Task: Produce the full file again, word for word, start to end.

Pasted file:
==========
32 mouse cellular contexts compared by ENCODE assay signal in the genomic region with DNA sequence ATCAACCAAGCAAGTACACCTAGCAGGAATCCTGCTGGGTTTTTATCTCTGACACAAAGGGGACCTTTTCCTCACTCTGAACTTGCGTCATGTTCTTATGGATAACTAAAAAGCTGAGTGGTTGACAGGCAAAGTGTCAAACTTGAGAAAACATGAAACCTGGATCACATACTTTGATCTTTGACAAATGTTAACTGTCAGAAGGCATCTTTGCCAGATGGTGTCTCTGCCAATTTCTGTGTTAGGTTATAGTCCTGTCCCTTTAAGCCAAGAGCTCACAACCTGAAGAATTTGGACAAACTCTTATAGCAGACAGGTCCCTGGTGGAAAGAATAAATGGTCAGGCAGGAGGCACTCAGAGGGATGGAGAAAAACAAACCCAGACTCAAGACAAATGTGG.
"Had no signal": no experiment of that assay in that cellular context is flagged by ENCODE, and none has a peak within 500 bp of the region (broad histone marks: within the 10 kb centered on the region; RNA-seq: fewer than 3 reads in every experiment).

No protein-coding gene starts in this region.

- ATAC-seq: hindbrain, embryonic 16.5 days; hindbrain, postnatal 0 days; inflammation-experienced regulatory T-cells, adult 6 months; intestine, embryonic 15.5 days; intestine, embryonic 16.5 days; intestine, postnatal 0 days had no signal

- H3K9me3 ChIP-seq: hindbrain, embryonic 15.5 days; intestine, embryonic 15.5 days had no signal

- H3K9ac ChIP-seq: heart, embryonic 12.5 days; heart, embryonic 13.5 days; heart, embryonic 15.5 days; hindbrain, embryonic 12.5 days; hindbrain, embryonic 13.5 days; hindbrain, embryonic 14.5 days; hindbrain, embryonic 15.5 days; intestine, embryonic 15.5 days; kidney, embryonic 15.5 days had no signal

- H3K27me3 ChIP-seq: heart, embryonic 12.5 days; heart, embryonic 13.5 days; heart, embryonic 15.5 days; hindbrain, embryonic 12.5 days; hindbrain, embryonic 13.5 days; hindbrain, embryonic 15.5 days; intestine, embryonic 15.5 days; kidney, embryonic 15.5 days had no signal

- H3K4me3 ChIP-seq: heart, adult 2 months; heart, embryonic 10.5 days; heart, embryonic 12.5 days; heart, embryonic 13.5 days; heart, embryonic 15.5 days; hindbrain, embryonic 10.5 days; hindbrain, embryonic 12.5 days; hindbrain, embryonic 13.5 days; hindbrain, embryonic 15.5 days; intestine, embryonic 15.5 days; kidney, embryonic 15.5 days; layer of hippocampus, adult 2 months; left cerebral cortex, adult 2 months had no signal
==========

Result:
32 mouse cellular contexts compared by ENCODE assay signal in the genomic region with DNA sequence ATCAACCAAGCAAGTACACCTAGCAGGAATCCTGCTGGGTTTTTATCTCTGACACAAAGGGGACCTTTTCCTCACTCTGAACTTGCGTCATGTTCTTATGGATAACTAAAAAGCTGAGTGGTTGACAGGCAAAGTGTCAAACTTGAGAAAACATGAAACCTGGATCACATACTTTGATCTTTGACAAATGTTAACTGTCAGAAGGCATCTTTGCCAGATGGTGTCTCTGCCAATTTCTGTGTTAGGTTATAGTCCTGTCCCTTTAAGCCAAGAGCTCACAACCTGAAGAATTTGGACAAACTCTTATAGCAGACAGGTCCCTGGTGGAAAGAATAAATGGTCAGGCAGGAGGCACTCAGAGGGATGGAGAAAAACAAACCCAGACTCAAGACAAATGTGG.
"Had no signal": no experiment of that assay in that cellular context is flagged by ENCODE, and none has a peak within 500 bp of the region (broad histone marks: within the 10 kb centered on the region; RNA-seq: fewer than 3 reads in every experiment).

No protein-coding gene starts in this region.

- ATAC-seq: hindbrain, embryonic 16.5 days; hindbrain, postnatal 0 days; inflammation-experienced regulatory T-cells, adult 6 months; intestine, embryonic 15.5 days; intestine, embryonic 16.5 days; intestine, postnatal 0 days had no signal

- H3K9me3 ChIP-seq: hindbrain, embryonic 15.5 days; intestine, embryonic 15.5 days had no signal

- H3K9ac ChIP-seq: heart, embryonic 12.5 days; heart, embryonic 13.5 days; heart, embryonic 15.5 days; hindbrain, embryonic 12.5 days; hindbrain, embryonic 13.5 days; hindbrain, embryonic 14.5 days; hindbrain, embryonic 15.5 days; intestine, embryonic 15.5 days; kidney, embryonic 15.5 days had no signal

- H3K27me3 ChIP-seq: heart, embryonic 12.5 days; heart, embryonic 13.5 days; heart, embryonic 15.5 days; hindbrain, embryonic 12.5 days; hindbrain, embryonic 13.5 days; hindbrain, embryonic 15.5 days; intestine, embryonic 15.5 days; kidney, embryonic 15.5 days had no signal

- H3K4me3 ChIP-seq: heart, adult 2 months; heart, embryonic 10.5 days; heart, embryonic 12.5 days; heart, embryonic 13.5 days; heart, embryonic 15.5 days; hindbrain, embryonic 10.5 days; hindbrain, embryonic 12.5 days; hindbrain, embryonic 13.5 days; hindbrain, embryonic 15.5 days; intestine, embryonic 15.5 days; kidney, embryonic 15.5 days; layer of hippocampus, adult 2 months; left cerebral cortex, adult 2 months had no signal